Asian Games 2018: List of all Asian Games Mascots

Appu the elephant was the first ever mascot used for the Asian Games
Appu the elephant was the first ever mascot used for the Asian Games

Mascots have been an integral part of any big sporting event for a long time. Usually, in the form of an animal, they provide an image to remember a certain edition of the competition by. Mascots, usually, also have a secondary purpose which is to provide a quick outlook on the country where the competition is being held and also provide some words of wisdom.

Over the years, there have been several such memorable mascots. Here we take a look at the mascots, which over the years, have embodied various editions of the Asian Games

Delhi 1982

The tradition of allocating a mascot to a particular edition of the Games was started in 1982. The pan-Asian games had just arrived in India, and the organizers welcomed the participating nations with an image of an Elephant.

Appu was based on a real elephant, who at the time of the games was just six-years-old. The organizers were denied making a mascot out of a real animal and hence transported Appu's image on a page.

The mascot became associated with the Games that help Delhi on its path to becoming a modern capital city.

Seoul 1986

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Hodori was the mascot of the 1986 Asian Games

The Games reached Seoul four years later, where athletes and fans were presented with Hodori, the Tiger.

The name Hodori was made up of the Korean word for tiger (Horangi) and a common masculine suffix (DORI). The mascot for the 1986 Asian Games, as well as, the 1988 Olympics, Hodori always wore a ribboned hat (which spelt S for Seoul) and a necklace made up of the Olympic symbol.

Beijing 1990

Pan Pan the Panda was the second mascot based on a real-life animal

The Beijing Asian Games followed the Delhi Games by creating a mascot of a real-life animal. As with Appu, Pan-Pan was based on Basi, a captive Panda in China.

In 2017, before Basi finally passed away, she was the oldest living Panda in captivity. China's most adored animal was given an everlasting image when she was converted into a mascot for the 1990 Asian Games.

Hiroshima 1994

An Indonesian stamp of the 1994 Asian Games Mascots- Poppo and Cuccu

The Asian Games went to Hiroshima in 1994, to find a city back on its feet after years of distress.

Hiroshima was a victim of the USA dropping an Atom bomb during the Second World War. It took decades for the city to get back on its feet. As a result, when they welcomed the whole of Asia in 1994, they did with the universal symbol of peace- two white dove mascots who went by the name of Poppo and Cuccu.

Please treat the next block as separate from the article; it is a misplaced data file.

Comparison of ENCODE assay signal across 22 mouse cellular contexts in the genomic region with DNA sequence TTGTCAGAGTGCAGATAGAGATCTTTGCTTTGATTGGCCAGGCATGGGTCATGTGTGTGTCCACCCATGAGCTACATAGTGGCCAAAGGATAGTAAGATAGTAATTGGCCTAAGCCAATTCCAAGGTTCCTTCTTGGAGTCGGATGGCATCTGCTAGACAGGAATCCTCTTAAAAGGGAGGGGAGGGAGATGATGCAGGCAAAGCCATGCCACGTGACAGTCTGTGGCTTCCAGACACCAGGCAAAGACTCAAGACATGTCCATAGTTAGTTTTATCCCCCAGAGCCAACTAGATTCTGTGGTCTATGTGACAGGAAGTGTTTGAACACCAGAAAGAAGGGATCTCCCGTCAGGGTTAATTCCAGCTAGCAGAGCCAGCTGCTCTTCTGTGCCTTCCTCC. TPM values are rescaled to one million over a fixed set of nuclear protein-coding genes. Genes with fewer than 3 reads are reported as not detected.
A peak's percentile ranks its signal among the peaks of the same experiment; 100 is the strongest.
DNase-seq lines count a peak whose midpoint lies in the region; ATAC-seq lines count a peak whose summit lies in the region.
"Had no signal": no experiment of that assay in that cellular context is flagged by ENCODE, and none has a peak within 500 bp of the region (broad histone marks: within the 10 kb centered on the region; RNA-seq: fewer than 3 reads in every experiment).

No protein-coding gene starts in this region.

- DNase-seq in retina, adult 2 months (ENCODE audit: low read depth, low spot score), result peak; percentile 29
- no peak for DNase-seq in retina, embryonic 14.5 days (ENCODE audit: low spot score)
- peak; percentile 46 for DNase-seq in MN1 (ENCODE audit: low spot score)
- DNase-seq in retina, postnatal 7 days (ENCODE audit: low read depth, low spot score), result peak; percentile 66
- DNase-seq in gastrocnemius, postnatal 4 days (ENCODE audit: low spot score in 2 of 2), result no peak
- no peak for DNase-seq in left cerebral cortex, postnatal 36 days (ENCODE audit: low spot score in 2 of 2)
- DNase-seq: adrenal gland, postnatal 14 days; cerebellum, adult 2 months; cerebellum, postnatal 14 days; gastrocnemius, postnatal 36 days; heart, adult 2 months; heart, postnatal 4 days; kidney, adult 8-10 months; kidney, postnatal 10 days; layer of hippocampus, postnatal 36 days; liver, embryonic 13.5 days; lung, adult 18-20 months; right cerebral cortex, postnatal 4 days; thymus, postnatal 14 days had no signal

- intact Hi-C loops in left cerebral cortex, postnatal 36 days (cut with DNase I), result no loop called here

Bangkok 1998

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Chai-Yo, the Thai Elephant who was the mascot of the 1998 Asian Games

For the first time in the history of the games, Bangkok won a bidding war for the right to host the 1998 Asian Games. The Thai capital beat off competition from Taipei and Jakarta to win the hosting rights for the games.

Chai-Yo, the Thai Elephant was chosen to be the mascot of the 1998 Games. The origins of the name Chai-Yo are found in a chant which is used by a group to show their unity and solidarity.

Busan 2002

Duria, the Seagull was the mascot when the games returned to Korea in 2002

2002 was a big year for South Korea. Apart from hosting the Asian Games, South Korea was also the co-host of the FIFA World Cup. To provide a distinct image for the Asian Games, Duria the seagull was chosen as the mascot.

The name 'Duria' was an amalgamation of the words durative and Asia, which when translated to Korean read 'You and Me together'. The message was to promote unity between the Asian countries via this mascot.

Doha 2006

Orry the Oryx performing at the opening ceremony of the 2006 Asian Games

Orry the Oryx was unveiled in Qatar, along with a giant statue.

While launching the national animal of Qatar as the 2006 Games mascot, Doha Asian Games Organising Committee (DAGOC) director-general Abdulla Khalid Al Qahtani at that time had this to say, "We will show the world the identity that will pave our way to the best ever Asian Games."

Guangzhou 2010

A Xiang, A He, A Ru, A Yi and Le Yangyang; the five Chinese rams

China hosted back-to-back big-ticket events in the form of the 2008 Olympics and the 2010 Asian Games. The biggest country in the world continued its tradition of having more than one mascot for an event after they came up with the Fuwa for the 2008 Olympics.

The significance of the five mascots increased when their names were read together, as the proclaimed a message of harmony, blessings, success, and happiness.

Incheon 2014

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The three seals of the 2014 Asian Games

After a twelve year absence, the Asian Games were held once more in South Korea. This time around, the mascots were three spotted seals- Barame, Chumuro, and Vichuon.

The names of the mascots literally translated to wind, dance, and light and were chosen as symbolic to the future peace between North and South Korea.

Jakarta and Palembang 2018

The 2018 Asian Games mascots
The 2018 Asian Games mascots

For the first time ever, two cities will be hosting the Asian Games together. The two Indonesian cities of Jakarta and Palembang will join forces in hosting the eighteenth edition of the games.

After a long and arduous process, which involved shunning the previously chosen mascot, the organizers came up with the trifecta of animals. Bhin-Bhin the Bird-of-Paradise, Akung the Bawean Deer, and Kaka the Javan Rhinoceros will be the faces of the latest edition of the games.

You can read more about them here.

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Edited by Raunak J
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